Imagine that we lived in a world where African-Americans were widely believed to be, and celebrated (or denigrated) as, ebonics-spittin’, welfare check cashin’, government leeches who always made delicious soul food (thank you, food stamps!), and were always eating, always sleeping, always having sex, always playing basketball better than white Americans, and generally dominating any other athletic endeavor to which they had meaningful access. Just imagine if that were the case here in the United States, instead of the happy reality that black Americans are all stereotyped as being exceptional math and science students, and consummate professionals who cherish nuclear, patriarch-headed, Christian families.
(No, seriously, work with me, here. The sarcasm is necessary, I promise.)
Now, whether you are or not, imagine that you are African-American, and that you have a Facebook account, and a white American Facebook “friend” who insists on speaking in African-American Vernacular English–a marginalized and denigrated, yet sacred and culturally unifying and intrinsically legitimate dialect–on Facebook all of the time, who brags–in really hideously unsuccessful attempts to successfully speak Ebonics–that she is going to visit Harlem or Compton or Detroit–and that she’s “finna” kick it like nobody’s business with all of the black natives she finds. “Yup, homie, best beleee dat.”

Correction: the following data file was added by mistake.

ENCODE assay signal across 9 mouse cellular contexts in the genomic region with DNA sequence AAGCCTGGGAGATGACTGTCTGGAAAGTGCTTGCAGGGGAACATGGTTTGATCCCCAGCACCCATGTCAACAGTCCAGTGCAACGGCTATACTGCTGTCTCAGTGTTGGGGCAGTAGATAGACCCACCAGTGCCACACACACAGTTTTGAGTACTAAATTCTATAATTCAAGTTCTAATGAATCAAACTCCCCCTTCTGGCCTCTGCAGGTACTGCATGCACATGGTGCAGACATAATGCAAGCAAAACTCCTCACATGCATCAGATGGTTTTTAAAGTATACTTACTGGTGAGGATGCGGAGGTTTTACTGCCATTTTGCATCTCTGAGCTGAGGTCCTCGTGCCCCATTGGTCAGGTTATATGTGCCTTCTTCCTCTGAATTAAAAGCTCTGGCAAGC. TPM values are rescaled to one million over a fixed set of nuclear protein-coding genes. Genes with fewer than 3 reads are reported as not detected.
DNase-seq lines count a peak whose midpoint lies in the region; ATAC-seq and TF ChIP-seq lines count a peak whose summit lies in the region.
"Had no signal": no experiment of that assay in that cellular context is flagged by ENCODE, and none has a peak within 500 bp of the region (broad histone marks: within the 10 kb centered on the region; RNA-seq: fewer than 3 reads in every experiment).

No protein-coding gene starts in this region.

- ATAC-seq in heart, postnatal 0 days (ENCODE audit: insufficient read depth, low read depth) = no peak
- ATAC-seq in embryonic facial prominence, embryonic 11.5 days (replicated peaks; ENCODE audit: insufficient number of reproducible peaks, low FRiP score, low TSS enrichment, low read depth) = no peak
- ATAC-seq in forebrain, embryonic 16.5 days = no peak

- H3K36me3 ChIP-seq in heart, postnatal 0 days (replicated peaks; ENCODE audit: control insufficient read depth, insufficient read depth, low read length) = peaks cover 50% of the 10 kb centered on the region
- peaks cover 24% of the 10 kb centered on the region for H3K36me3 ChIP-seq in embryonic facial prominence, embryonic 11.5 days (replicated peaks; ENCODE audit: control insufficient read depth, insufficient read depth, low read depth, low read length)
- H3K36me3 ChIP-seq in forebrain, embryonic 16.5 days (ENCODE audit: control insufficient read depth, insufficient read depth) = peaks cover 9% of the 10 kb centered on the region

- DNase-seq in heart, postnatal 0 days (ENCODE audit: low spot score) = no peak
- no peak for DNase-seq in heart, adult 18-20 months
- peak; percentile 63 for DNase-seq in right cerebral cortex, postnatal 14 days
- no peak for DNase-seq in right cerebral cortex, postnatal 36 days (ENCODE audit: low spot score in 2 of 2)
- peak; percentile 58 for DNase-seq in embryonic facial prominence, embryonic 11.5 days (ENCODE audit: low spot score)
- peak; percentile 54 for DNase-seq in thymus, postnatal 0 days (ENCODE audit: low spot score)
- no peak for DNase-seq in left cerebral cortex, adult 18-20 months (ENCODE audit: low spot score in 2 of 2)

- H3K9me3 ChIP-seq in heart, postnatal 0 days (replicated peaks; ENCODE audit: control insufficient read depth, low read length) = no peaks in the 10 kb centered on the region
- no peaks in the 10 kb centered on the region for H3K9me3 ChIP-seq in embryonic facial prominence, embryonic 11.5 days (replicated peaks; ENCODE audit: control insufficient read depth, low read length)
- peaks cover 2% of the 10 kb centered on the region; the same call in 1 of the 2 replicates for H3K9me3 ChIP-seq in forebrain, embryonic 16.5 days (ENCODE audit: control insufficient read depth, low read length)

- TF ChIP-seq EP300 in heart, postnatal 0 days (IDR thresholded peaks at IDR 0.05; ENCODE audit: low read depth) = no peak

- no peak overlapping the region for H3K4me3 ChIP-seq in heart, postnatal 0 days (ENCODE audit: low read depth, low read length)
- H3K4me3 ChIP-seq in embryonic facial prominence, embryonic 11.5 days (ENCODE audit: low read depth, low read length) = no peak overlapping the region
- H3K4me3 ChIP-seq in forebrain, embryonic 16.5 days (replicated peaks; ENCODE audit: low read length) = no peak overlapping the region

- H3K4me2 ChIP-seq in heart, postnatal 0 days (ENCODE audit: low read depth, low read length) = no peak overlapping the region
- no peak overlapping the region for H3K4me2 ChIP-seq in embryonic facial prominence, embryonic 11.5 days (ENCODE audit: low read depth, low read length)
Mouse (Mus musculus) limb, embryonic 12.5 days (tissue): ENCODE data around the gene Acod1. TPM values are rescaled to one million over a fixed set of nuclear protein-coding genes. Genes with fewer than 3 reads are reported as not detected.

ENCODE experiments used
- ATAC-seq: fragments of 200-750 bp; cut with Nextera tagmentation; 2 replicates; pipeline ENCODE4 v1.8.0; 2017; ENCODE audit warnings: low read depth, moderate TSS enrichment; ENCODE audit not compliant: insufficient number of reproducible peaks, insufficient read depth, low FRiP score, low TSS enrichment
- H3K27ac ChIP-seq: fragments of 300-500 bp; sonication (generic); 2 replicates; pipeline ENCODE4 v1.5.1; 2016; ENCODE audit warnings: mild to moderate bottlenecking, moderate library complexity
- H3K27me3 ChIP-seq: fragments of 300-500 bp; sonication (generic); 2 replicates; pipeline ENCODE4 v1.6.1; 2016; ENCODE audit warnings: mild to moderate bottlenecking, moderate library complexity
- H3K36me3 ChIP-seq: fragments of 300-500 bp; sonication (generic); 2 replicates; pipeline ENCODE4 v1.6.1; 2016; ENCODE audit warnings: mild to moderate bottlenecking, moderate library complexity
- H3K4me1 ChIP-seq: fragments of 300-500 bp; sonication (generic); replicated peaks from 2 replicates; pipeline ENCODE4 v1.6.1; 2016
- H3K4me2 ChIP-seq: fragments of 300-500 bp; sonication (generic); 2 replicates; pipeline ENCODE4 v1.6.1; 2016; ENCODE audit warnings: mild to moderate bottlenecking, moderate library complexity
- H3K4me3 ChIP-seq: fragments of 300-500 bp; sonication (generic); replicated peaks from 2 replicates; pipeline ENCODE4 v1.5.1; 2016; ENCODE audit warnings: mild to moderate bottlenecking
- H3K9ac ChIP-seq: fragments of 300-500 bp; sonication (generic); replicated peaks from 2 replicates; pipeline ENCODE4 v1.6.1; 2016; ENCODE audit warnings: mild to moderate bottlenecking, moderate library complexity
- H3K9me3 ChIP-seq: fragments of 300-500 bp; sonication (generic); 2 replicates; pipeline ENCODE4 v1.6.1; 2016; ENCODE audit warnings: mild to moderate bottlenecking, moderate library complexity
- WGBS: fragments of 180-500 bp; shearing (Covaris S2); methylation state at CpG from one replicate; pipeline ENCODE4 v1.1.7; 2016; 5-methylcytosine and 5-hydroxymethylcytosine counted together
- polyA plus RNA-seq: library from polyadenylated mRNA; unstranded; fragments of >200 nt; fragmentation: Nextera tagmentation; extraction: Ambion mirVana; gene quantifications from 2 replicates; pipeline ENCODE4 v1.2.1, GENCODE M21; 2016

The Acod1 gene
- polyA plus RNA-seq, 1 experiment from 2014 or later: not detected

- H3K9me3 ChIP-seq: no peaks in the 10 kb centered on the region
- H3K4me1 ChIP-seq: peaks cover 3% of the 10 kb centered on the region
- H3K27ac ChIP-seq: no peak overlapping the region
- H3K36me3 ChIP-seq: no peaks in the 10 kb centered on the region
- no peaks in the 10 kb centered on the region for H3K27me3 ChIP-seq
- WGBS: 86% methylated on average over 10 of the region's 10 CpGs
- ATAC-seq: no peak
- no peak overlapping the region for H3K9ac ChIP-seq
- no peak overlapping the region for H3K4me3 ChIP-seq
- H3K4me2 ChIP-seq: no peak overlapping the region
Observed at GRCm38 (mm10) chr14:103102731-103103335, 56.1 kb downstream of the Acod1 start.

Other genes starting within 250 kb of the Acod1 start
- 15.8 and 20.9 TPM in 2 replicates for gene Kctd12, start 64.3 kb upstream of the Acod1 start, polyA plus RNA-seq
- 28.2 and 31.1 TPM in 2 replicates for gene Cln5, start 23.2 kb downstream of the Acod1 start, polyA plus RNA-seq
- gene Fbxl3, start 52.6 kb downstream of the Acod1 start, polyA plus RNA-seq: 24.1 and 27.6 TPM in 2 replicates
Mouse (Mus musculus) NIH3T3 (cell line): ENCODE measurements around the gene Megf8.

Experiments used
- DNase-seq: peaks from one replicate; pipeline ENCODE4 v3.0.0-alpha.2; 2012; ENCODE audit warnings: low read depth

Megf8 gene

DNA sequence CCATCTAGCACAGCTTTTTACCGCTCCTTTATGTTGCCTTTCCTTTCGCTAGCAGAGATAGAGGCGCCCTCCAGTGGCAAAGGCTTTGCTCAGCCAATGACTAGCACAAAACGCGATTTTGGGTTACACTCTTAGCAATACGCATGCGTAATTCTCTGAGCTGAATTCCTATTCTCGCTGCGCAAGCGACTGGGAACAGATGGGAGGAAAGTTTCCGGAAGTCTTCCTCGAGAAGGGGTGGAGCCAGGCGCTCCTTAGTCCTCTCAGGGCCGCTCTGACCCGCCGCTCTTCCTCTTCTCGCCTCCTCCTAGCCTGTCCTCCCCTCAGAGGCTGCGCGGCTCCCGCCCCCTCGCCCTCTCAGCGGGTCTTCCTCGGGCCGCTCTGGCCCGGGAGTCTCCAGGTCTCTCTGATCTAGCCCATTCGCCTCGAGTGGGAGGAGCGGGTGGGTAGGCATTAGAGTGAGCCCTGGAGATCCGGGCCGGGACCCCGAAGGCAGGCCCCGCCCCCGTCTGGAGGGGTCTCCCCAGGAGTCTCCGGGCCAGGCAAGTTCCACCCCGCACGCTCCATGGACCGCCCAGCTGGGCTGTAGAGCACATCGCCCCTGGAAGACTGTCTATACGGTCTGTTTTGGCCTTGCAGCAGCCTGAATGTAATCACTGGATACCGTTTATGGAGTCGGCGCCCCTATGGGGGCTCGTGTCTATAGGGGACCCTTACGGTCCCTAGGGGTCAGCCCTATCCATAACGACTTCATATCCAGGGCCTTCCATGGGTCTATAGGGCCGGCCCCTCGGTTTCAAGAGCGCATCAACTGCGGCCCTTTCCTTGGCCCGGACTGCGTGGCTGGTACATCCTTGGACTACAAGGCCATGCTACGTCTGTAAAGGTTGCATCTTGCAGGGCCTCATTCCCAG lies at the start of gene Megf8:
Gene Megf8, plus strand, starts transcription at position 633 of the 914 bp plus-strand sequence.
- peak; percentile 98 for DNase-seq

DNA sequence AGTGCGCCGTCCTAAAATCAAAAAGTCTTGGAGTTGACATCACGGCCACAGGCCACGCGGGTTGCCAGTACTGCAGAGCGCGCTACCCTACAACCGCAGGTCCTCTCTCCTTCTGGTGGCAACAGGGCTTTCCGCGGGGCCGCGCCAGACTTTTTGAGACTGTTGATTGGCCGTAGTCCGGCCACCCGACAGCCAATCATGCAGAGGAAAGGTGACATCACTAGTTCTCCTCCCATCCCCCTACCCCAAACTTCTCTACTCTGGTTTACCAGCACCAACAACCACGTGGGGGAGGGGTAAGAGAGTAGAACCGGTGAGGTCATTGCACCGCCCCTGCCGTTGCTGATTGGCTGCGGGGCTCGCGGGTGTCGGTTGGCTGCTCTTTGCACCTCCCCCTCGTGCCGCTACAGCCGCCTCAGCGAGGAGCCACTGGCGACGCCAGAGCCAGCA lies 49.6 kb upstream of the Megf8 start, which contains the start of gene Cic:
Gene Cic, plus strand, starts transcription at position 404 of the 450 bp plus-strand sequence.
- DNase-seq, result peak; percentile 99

You would feel incredibly salty, would you not? Not because you don’t believe that imitation is the sincerest form of flattery, but because you are conscious of her power and your baseline powerlessness as an African-American because of the stereotypes and assumptions proliferated and perpetuated concerning your very existence, and the additional burdens you bear each day as you attempt to overcome those assumptions and stereotypes. You know that you don’t have the luxury of speaking the way you’d like in every setting, and that breaking linguistic rules could cost you employment and reputation. Meanwhile, because of her privilege, she can butcher a language that you can only speak in the house or among friends-who-understand, and actually gain street credibility–street credibility that you, an aspiring black professional, can only afford to LOSE. Not only that, but she doesn’t even have to consider how you feel about her snatching and grabbing and intruding and perverting, because post-racialism, and colorblindness, and that red herring called reverse racism that she can use against you, and she totally voted for President Obama, see. You will have to seethe privately, as she continues to push back the gate between your lawns, her lawn getting bigger, yours becoming smaller, and her choosing not to notice.